Daily News: Julia Fox Opens LaQuan Smith Show, Thom Browne’s Tartan Takeover, What To Expect From The Met’s Next Costume Institute Exhibit, And More!

by Freya Drohan

Read today’s dose of chic intel right here…

Julia Fox makes her runway debut for LaQuan Smith

Forget the ‘revenge body’—it’s all about the ‘revenge walk’ (as coined by Vanessa Friedman last night). Hours after news broke that she’d split from Kanye West, actress Julia Fox opened LaQuan Smith’s Fall ’22 show, which was held at 60 Pine Street and dedicated to the late André Leon Talley. Her catwalk prowl marked her first time on the runway, although it makes sense considering how prevalent the mom-of-one had become in the front row at last month’s Menswear and Couture shows in Paris. Also walking the runway and showcasing the designer’s sizzling, sensual, and downright sexy separates, catsuits, outerwear, and slinky dresses were Jacquelyn Jablonski, Frida Aasen (who closed the show) and Amelia Hamlin. Where will Foxy pop up next?!

Thom Browne reveals new tartan-tastic collection

Ahead of his hotly-anticipated April show, Thom Browne has proudly given fans what they want: a collection rendered head-to-toe in his distinctive gray and blue trademark tartan. Today, the designer teases what’s ahead by sharing a portfolio of images that show his new tartan-specific offering for him, her, and the mini-mes in our midst. According to the brand, Thom Browne tartan is listed on the Tartan Registry of Scotland and was first created as a classic wool twill produced by Lochcarron of Scotland; a house dating back to the 1800s. Indeed, this tartan has been an intrinsic part of the designer’s collections dating back to Fall 2006 (were we ever so young!), and has since been seen on cashmere, wool, tweed, cotton, nylons, and, of course, Japanese school uniform twills in subsequent collections. For Fall 2022, Thom Browne will introduce tartan into his childrenswear offering too. As breadcrumbed by the NYC-based brand, the upcoming collection will see a renewed focus on heritage fabrics and traditional, timeless silhouettes. We can barely wait until April 29 to see it IRL. Get a sense of what’s to come, below:

Thom Browne Tartan (Courtesy)

Sarah Jessica Parker speaks out about Kim Cattrall “feud” 

While appearing on Watch What Happens Live last night, SJP spoke candidly about And Just Like That. Not only did she make the surprising revelation that she hasn’t watched beyond episode two, the actress addressed the elephant in the room: her falling out with Kim Cattrall. “The actress that played the role is no longer playing that role, but people aren’t absent from your life when you don’t want them to be,” she said. “I thought it [the plot line] mimicked many friendships that challenge each other and struggle and want to remain connected in a way, because it’s too painful.” The style star also confirmed that “of course” Carrie called 911 when she found Big dying of a heart attack: “Didn’t you see the people behind moving the body. It’s suspended animation,” she said. As for what happened to Aidan’s speculated return, SJP said that former on-screen love interest John Corbett *might* one day reappear. “He actually reached out very kindly, ’cause he’s nothing if not a gentleman, and apologized for doing that as a joke,” Parker said. “Having said that, I think he would be well… I’m not gonna, I mean, yes, all of it’s possible. All of it’s possible.” Watch this space!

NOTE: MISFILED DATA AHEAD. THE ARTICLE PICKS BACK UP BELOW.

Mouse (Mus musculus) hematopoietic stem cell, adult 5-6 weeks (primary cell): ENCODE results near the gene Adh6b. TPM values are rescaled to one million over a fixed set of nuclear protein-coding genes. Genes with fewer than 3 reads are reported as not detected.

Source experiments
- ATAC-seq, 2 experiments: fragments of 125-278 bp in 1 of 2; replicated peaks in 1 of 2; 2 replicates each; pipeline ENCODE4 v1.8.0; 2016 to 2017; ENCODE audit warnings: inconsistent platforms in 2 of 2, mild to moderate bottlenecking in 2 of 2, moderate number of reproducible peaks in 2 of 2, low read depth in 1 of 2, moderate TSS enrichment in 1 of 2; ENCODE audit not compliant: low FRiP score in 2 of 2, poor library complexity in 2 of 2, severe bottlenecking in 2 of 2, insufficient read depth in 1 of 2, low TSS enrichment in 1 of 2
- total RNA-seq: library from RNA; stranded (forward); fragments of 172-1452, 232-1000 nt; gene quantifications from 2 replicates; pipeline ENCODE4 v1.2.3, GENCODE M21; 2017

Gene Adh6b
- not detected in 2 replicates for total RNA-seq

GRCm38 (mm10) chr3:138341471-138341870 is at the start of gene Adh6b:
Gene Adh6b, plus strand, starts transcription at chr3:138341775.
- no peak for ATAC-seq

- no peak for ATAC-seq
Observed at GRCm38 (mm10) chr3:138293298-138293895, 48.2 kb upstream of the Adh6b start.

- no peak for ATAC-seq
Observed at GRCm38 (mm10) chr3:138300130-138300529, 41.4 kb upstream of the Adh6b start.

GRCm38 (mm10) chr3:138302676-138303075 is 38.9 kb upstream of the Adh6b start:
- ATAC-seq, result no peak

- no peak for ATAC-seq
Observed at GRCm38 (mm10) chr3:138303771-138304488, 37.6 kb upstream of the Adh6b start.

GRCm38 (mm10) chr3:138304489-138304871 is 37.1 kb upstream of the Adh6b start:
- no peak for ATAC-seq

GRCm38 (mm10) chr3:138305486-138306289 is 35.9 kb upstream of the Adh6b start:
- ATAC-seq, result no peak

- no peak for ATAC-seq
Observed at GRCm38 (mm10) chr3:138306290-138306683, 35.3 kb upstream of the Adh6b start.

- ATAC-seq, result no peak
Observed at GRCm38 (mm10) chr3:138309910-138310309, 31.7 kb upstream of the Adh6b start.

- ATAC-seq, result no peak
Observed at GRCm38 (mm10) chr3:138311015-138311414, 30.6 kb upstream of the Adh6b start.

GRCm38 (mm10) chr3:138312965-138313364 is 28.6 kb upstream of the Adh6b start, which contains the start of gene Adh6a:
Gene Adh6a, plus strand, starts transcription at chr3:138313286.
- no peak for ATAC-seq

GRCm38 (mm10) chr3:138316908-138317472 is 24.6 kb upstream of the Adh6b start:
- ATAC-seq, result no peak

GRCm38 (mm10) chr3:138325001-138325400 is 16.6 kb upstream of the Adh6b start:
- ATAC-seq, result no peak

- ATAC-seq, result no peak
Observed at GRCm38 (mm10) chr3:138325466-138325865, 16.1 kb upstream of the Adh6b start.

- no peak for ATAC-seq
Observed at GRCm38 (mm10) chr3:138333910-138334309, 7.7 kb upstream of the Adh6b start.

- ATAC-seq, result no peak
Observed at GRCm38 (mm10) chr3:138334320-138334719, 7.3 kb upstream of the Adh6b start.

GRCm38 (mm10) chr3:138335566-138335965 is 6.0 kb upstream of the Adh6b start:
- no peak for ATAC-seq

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Andrew Bolton outlines what’s to come with the next installment of In America: An Anthology of Fashion

At a press preview held at the Metropolitan Museum of Art this morning, visionary curator Andrew Bolton gave an idea of what to expect from the second half of the Costume Institute’s American design-focused exhibit. Bolton revealed that eight directors, including Sofia Coppola, Martin Scorsese, and Tom Ford, have been enlisted to create stylized ‘freeze frame’ vignettes to accompany the curated offering. The exhibit will include pieces from as far back as the 19th century, with the ai to explore the overarching trajectory of how ‘American fashion’ came to be. While there’ll be a focus on the rise of the American designer as a brand (think: Halston’s rise to global household name status), there’ll be equal weight places on the stories of unknown, forgotten, or unsung designer heroes—many of whom are women. Bolton, curator in chief of the Costume Institute, also explained that some 30 new designs, mainly from emerging talent, will be added into the current In America: Lexicon of Fashion exhibit in the coming weeks.

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